On Monday afternoon our family decided to get away from the heat by “immersing” ourselves in the pleasant waters of the Jordan River – just downstream from where it drains out of the big lake (the Sea of Galilee). Our favorite spot is past the tourist baptismal site called the “Yardenit” (the little Jordan), and just past the canoeing center called “Rob Roy.”
It’s a lovely little stretch of water well known to many locals. Water flow is regulated with a floodgate so that, for these 2 kilometers (1.5 miles), the river is deep enough to swim in. This is highly unusual in Israel which has few streams that don’t dry out during the summer, much less stretches of deep clean, fresh water without suspicions of sewage overflows being mixed in.
We set the rendezvous point for 5pm with friends who have recently returned to Israel after some years in Australia. I was anxious that the experience make a good “Israel impression” on them, since they were accustomed to easily finding pristine, uncrowded water camping spots “down under.”
I wanted to take them to this local iconic “water hole” where many young adults in the area go to swim, camp in tents, jump off bridges, and rope-swing off the steep banks and out over the shimmering water surface. Some of them unfortunately leave their trash behind. Our sons have hung out here for days on end, in spite of the occasional mosquito bite. This place existed as a mini-wilderness for many years with emphasis on the first four letters “wild,” as in wild behavior and no government cleanup and supervision.
Recently, the powers that be decided (correctly in my view) that this was indeed too special a stretch of nature reserve to be used only by local teenagers and their families. Huge earthmoving machines were brought in, lowering the “West Bank” of this section to make the river more accessible. In the process they also formed islands and walkways. [This part of the Jordan River is a few kilometers away from the border with the country of Jordan, so that both east and west banks are Israel’s.]
Monday’s outing was only the second time my family had visited the newly sculpted waterway.
We passed by the baptismal site usually full of white-robed pilgrims getting immersed. It is still dormant since COVID curtailed international tourism. Then we drove past dozens of cars thronging at the first entrance to the swimming area – almost losing hope that we could have a nice peaceful time in the water without all the “tribes” of Israel being packed in next to us like sardines.
We ventured further southward on the dirt road downriver, past groves of towering date palms and over sections of rocks packed tightly, wondering aloud whether this was part of the ancient Roman Empire cobblestone highway leading down to Jericho. When we reached the parking area downstream at the far end, there were almost no cars! Hope sprang into our hearts.
We turned off the air conditioner, grabbed our pool floats, pitas and hummus; and ventured out into the 35 degree Celsius air (95 degrees Fahrenheit), walking down the new concrete path to get to the water. Almost immediately, we found an empty stretch on the river bank sloping gently into the water so even our youngest kids could get in easily. Since the exit spillway from this section is controlled, the water is slow-moving, almost as safe as a swimming pool. Tall Eucalyptus trees grant generous shade, and amazingly, so far it looks like the level of trash has decreased.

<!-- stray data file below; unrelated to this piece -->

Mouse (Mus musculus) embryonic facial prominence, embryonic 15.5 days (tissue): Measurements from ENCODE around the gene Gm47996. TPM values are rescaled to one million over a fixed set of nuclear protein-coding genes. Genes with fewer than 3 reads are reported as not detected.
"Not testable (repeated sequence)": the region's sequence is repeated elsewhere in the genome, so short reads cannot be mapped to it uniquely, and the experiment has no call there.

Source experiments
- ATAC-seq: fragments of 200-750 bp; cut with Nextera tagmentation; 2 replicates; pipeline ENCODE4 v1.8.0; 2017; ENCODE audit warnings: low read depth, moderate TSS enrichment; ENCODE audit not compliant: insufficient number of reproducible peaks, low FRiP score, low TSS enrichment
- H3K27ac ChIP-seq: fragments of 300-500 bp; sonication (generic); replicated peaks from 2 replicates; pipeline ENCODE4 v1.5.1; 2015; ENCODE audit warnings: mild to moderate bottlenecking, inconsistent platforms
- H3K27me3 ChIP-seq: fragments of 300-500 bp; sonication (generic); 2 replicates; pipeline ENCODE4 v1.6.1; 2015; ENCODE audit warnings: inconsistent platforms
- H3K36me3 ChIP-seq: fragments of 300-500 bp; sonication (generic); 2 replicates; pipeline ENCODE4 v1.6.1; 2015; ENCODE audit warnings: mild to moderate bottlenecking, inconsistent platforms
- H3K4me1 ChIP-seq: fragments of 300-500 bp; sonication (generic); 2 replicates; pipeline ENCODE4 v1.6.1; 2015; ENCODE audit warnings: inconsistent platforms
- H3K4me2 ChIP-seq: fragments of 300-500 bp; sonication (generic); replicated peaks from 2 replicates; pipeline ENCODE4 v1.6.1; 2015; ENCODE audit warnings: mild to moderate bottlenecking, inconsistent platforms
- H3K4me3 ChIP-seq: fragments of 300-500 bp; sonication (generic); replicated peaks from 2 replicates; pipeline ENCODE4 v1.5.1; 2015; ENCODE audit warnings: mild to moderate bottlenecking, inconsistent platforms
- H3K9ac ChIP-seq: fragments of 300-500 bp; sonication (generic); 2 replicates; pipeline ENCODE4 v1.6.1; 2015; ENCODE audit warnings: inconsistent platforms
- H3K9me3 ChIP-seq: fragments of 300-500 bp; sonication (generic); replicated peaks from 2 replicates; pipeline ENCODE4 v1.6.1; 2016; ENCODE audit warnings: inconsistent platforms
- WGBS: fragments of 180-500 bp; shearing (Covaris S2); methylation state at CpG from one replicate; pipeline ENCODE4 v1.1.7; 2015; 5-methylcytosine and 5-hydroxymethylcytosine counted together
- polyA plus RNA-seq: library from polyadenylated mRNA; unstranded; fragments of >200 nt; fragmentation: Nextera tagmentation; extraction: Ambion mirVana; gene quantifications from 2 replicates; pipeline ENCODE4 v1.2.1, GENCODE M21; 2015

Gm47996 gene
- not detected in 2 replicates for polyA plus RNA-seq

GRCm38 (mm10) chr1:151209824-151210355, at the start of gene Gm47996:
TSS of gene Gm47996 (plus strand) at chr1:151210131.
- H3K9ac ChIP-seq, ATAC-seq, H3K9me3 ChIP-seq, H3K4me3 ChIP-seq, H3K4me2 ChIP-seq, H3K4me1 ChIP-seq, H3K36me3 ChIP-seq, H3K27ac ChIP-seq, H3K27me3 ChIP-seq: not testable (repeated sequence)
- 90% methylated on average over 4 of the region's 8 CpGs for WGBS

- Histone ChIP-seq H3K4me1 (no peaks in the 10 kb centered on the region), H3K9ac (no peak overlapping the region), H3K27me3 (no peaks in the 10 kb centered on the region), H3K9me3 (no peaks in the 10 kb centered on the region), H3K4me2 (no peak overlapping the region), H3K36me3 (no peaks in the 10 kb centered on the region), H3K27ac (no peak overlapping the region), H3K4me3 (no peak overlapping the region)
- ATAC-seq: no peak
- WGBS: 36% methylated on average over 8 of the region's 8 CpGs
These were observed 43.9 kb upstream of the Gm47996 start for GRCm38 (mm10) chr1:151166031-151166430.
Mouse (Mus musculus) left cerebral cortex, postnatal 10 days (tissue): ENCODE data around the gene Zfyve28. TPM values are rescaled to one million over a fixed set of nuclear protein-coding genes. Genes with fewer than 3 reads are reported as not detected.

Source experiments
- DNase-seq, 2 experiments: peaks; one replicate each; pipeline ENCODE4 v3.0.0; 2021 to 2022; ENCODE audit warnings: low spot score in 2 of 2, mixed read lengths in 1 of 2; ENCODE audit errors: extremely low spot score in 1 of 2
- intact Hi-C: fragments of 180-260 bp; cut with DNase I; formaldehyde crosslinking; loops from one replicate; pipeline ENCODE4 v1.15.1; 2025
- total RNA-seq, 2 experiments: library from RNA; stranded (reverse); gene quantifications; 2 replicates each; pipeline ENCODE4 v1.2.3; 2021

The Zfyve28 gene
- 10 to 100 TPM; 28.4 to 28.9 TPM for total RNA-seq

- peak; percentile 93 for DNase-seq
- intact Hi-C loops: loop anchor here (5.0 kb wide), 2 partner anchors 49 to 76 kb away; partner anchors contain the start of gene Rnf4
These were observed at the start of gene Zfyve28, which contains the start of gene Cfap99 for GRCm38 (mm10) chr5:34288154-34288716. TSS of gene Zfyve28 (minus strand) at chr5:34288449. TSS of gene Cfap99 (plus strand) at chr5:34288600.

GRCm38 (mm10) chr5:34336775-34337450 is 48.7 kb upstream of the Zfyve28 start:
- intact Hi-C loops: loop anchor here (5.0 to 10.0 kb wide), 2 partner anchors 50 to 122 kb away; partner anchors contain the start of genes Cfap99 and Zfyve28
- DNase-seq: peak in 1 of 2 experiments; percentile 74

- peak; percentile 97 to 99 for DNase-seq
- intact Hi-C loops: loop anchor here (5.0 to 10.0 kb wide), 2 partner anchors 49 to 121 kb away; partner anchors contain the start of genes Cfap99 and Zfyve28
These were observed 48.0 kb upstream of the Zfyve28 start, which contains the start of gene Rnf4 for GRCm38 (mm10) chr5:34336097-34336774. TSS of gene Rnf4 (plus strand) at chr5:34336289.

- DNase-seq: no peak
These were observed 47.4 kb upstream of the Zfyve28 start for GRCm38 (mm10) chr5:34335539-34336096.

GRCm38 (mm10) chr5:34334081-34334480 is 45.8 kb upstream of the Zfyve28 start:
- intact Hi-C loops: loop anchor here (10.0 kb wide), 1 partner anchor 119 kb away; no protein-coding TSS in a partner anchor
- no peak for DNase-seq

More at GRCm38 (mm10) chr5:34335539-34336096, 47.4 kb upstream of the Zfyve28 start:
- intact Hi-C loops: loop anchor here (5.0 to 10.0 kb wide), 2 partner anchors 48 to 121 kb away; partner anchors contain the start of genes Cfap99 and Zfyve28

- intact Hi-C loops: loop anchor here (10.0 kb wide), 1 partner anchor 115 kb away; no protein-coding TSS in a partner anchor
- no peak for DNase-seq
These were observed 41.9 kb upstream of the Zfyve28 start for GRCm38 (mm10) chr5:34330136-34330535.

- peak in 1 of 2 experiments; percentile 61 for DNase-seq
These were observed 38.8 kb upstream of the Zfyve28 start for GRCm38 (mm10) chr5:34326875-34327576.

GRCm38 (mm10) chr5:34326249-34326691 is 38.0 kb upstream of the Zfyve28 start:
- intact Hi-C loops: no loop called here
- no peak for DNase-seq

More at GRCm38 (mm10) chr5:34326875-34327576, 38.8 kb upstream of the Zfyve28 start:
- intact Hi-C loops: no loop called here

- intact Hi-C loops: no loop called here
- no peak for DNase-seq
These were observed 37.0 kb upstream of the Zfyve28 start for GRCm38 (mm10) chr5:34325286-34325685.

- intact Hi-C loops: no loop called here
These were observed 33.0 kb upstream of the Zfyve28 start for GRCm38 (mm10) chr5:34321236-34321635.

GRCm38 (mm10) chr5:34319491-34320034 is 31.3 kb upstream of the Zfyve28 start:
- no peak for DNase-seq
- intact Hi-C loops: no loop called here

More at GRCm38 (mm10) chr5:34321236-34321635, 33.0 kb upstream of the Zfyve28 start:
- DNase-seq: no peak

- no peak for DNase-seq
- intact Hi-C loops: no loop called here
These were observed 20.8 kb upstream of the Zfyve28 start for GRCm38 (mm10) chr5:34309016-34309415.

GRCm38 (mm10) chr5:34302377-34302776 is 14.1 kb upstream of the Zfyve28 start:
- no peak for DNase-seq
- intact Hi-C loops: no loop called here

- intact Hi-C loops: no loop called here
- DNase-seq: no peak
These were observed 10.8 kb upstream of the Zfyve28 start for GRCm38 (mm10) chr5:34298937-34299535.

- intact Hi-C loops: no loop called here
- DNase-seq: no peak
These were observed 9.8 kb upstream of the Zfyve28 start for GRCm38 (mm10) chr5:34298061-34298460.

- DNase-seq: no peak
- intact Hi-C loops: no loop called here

As the two families waded into the Jordan, we couldn’t help but be impressed at the temperature, not too hot, not too cold – no adjustment needed, no sucking in of air to take a deep breath before you fully immerse yourself. Once inside the water we swam upriver a few dozen meters, passing one tiny “unclaimed” island a few meters wide and twice as many long, inhabited by a lonely Eucalyptus tree and some high grass. The next island upstream had been “claimed” by a group of seven Israeli teenage boys who wanted to make sure everyone’s heart in the area was still beating, and so entertained us with several minutes of “trance” music until their loudspeaker batteries died.
Across the river, about 15 meters away, an ultra-Orthodox family was picnicking. It was novel to see the father with his long side-curls (Pey’os) flanking a bare torso – no white shirt, no black coat and no black hat.
As I mentioned, our friends had just moved to Israel from Australia. There, the rivers and oceans are quite a bit colder and can hold certain dangers. Considering the recent flooding in Germany and elsewhere, and considering the fire raging this week just outside of Jerusalem, we had to count ourselves very blessed. I could understand why Elijah, John and Jesus waded into these waters.
And maybe Joshua was right to cross through the Jordan River into this land after all 😉
Next time you are in Israel on a D.I.Y. tour we highly recommend adding this stop to your itinerary.